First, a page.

Children's author and writing teacher Kathi Appelt was asked by The Writer magazine what she thinks is the biggest mistake newer writers make when writing children's books:
"The major mistake is 'saving the hero'. In real life, our job as adults is to provide assistance and counsel to children. But in fiction, young heroes (be they children or child substitutes, such as kittens, puppies, and so on) must tackle the obstacles and solve the story problem on their own."
I'd take that even one step farther: kids love reading about children who are able to solve problems that adults can't. In my animated series, "Norman Normal," Norman was the only normal kid in a family of superheroes, yet most of the time he was the one that ended up solving the problem. Kids yearn for the power to be independent and to tell adults what to do for a change.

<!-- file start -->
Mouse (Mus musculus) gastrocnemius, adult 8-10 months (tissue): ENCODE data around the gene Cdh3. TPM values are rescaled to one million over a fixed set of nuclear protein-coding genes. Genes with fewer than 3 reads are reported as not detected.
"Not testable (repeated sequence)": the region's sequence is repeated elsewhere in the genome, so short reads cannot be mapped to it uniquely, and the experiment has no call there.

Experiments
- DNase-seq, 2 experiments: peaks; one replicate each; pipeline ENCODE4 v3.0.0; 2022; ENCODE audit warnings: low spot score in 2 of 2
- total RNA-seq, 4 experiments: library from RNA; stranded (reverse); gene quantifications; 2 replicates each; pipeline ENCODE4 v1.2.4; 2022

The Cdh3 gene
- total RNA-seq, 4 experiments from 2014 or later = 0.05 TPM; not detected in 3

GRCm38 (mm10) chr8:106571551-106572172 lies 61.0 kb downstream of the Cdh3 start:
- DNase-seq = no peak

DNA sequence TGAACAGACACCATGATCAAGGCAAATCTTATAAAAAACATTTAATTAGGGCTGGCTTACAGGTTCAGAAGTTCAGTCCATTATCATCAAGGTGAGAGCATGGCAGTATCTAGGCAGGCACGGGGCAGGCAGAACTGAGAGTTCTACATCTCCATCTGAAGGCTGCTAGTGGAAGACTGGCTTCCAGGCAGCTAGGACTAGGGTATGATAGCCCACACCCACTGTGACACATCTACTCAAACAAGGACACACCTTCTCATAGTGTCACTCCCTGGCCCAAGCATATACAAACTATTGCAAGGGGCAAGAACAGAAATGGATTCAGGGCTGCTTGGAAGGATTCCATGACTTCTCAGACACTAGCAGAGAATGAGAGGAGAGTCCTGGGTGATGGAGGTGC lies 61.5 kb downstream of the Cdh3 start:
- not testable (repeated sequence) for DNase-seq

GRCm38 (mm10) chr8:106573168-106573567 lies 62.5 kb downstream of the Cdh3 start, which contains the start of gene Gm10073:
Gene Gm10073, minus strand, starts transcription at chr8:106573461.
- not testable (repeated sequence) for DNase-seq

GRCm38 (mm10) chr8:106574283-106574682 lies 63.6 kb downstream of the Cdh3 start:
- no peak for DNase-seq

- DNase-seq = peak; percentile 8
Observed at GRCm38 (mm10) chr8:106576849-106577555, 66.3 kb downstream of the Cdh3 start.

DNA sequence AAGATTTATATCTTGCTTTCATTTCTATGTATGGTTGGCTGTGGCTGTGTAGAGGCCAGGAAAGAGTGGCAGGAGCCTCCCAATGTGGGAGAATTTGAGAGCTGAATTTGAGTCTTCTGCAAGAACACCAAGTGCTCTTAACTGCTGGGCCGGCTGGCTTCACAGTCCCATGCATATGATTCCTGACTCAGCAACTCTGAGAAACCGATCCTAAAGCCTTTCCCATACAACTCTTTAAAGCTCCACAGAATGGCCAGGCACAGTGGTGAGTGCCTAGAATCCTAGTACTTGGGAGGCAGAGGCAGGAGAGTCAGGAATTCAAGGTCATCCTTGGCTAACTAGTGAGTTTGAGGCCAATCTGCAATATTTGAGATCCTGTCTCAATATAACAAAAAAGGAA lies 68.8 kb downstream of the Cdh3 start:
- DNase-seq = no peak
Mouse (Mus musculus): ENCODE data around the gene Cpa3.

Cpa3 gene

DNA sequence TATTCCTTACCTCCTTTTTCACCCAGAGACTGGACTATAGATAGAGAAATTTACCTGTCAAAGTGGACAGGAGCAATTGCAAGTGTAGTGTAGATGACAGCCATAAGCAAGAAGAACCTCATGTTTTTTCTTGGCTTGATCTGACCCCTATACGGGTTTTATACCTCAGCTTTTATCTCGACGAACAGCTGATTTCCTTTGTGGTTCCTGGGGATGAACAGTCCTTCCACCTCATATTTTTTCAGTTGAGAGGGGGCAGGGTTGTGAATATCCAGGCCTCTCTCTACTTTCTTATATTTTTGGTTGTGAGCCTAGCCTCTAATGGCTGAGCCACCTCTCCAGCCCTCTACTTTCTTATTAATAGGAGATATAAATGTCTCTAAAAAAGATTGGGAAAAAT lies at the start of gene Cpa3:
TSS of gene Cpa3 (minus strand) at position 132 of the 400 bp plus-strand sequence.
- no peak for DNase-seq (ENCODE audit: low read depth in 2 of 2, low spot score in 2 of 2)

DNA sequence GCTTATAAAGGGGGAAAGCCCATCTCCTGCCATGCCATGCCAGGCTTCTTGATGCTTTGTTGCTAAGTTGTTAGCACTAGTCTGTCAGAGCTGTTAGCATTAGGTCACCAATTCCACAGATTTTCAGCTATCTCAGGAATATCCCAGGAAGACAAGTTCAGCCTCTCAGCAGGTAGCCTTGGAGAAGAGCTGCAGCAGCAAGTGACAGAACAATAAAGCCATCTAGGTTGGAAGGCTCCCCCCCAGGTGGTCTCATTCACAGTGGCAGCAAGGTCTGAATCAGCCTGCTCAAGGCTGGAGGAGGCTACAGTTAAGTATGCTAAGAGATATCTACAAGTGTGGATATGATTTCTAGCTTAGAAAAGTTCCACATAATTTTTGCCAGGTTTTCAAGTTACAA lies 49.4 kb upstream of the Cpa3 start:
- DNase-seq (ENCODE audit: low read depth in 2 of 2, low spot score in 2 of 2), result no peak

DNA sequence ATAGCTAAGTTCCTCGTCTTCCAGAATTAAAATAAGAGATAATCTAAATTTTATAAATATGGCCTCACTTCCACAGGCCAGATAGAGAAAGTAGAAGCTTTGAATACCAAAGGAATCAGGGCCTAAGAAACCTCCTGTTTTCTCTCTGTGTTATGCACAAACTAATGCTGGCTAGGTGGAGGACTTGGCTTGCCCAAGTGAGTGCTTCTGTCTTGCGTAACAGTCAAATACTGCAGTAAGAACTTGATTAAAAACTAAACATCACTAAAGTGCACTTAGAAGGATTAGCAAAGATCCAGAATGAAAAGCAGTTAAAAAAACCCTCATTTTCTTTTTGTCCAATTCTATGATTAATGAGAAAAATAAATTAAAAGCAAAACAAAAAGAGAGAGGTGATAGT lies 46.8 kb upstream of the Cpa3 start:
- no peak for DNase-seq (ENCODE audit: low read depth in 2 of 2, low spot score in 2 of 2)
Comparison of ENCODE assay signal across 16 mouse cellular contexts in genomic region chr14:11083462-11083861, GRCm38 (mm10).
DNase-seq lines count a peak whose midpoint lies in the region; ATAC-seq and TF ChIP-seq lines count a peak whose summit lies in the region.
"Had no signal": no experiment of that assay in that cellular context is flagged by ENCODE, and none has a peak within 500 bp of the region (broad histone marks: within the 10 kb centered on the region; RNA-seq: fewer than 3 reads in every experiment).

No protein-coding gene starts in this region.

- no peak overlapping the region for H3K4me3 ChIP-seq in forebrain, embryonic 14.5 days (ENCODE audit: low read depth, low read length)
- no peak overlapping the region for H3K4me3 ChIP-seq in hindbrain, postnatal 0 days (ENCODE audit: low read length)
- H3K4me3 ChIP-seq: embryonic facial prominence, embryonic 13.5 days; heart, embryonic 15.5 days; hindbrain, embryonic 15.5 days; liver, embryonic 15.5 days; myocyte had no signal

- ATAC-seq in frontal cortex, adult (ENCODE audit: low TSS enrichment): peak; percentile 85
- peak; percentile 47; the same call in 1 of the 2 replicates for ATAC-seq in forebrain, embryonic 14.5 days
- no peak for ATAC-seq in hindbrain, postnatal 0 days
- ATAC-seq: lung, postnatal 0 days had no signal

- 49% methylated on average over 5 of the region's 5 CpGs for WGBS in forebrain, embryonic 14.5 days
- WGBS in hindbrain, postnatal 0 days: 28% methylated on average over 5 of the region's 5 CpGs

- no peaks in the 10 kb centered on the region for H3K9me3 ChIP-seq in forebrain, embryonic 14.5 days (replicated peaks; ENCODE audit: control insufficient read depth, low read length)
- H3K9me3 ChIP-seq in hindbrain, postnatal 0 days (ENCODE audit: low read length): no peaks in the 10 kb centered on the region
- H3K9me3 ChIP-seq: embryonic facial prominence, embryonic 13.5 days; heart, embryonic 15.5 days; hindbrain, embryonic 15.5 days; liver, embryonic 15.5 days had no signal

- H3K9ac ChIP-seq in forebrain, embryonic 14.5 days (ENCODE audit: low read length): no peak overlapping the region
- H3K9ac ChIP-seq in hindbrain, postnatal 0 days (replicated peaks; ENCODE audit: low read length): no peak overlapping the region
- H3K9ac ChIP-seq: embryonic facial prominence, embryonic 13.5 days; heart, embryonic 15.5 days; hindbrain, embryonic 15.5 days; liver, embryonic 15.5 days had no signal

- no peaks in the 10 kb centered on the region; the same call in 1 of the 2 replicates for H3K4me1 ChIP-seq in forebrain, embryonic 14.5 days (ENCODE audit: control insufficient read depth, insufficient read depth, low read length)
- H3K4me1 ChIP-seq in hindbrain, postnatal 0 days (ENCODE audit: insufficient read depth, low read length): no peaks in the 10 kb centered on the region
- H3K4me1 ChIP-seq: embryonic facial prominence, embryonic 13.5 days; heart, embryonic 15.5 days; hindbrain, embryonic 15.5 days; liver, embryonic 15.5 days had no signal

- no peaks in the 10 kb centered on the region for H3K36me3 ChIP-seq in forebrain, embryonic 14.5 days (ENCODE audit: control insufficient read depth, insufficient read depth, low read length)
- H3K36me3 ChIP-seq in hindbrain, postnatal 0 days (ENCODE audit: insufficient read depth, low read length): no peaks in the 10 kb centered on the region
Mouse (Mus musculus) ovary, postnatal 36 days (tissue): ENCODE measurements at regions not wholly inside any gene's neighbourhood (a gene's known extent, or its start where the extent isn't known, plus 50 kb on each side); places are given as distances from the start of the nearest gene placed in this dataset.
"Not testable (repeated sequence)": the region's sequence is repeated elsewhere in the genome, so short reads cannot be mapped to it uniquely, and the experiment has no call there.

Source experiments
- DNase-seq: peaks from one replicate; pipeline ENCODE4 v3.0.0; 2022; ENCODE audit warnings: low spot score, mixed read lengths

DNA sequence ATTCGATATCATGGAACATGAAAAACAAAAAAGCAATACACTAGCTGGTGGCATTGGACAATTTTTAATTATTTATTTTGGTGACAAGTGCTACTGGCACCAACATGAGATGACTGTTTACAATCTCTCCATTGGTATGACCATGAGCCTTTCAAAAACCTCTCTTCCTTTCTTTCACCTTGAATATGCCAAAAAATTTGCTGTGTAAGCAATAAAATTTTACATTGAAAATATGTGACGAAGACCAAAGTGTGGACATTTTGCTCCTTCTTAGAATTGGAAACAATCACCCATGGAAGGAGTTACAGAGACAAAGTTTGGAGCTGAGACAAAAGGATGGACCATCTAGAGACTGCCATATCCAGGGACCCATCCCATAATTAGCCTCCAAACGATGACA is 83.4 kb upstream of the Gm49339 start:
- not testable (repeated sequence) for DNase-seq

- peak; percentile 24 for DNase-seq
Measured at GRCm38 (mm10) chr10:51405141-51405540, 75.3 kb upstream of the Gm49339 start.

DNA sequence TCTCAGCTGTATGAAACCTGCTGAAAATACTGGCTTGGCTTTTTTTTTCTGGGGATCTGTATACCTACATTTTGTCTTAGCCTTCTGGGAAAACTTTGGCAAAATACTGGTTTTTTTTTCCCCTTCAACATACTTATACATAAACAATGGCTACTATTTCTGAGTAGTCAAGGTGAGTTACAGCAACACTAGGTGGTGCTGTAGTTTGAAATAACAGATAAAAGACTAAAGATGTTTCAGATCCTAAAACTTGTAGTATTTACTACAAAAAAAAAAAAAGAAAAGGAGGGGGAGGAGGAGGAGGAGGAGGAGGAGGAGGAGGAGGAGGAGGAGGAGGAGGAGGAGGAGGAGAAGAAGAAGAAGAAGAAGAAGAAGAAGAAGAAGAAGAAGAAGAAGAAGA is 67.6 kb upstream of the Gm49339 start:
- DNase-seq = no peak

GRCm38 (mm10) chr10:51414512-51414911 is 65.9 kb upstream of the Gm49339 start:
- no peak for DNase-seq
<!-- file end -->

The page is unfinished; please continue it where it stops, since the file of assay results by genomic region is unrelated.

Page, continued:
However, that doesn't mean making your young protagonist perfect. Appelt warns, "We writers also have to let that main character struggle. If the obstacles to a goal aren't large enough, then readers won't care about the main character. What young readers want are imperfect heroes who get into a fix and then have to struggle to get themselves out--or not."
Good advice--in fact, it's advice I'm going to have to take myself in writing the second draft of the YA novel I'm working on. I realize that I've made things a little too easy for my protagonist, I'm going to have to be meaner!